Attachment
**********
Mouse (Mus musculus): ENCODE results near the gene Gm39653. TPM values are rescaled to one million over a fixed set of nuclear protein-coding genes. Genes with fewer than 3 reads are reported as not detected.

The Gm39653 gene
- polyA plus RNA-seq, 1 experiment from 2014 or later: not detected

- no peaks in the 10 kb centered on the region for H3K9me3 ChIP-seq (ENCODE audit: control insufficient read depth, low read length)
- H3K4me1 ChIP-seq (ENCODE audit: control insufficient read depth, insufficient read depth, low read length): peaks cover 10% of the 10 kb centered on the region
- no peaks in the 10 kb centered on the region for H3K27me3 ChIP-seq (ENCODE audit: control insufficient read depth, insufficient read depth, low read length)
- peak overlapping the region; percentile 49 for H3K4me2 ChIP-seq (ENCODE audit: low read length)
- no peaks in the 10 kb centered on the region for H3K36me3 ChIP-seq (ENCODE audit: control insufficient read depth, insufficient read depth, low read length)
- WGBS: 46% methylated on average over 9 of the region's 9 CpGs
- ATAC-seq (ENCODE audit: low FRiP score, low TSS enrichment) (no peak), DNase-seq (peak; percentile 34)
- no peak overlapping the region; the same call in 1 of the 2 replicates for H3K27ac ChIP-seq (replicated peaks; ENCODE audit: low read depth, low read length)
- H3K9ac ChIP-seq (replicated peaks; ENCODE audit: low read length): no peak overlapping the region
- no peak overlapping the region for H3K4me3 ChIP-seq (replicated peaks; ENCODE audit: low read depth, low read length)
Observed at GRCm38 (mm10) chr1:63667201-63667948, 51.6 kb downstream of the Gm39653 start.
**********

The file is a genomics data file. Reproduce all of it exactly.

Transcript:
Mouse (Mus musculus): ENCODE results near the gene Gm39653. TPM values are rescaled to one million over a fixed set of nuclear protein-coding genes. Genes with fewer than 3 reads are reported as not detected.

The Gm39653 gene
- polyA plus RNA-seq, 1 experiment from 2014 or later: not detected

- no peaks in the 10 kb centered on the region for H3K9me3 ChIP-seq (ENCODE audit: control insufficient read depth, low read length)
- H3K4me1 ChIP-seq (ENCODE audit: control insufficient read depth, insufficient read depth, low read length): peaks cover 10% of the 10 kb centered on the region
- no peaks in the 10 kb centered on the region for H3K27me3 ChIP-seq (ENCODE audit: control insufficient read depth, insufficient read depth, low read length)
- peak overlapping the region; percentile 49 for H3K4me2 ChIP-seq (ENCODE audit: low read length)
- no peaks in the 10 kb centered on the region for H3K36me3 ChIP-seq (ENCODE audit: control insufficient read depth, insufficient read depth, low read length)
- WGBS: 46% methylated on average over 9 of the region's 9 CpGs
- ATAC-seq (ENCODE audit: low FRiP score, low TSS enrichment) (no peak), DNase-seq (peak; percentile 34)
- no peak overlapping the region; the same call in 1 of the 2 replicates for H3K27ac ChIP-seq (replicated peaks; ENCODE audit: low read depth, low read length)
- H3K9ac ChIP-seq (replicated peaks; ENCODE audit: low read length): no peak overlapping the region
- no peak overlapping the region for H3K4me3 ChIP-seq (replicated peaks; ENCODE audit: low read depth, low read length)
Observed at GRCm38 (mm10) chr1:63667201-63667948, 51.6 kb downstream of the Gm39653 start.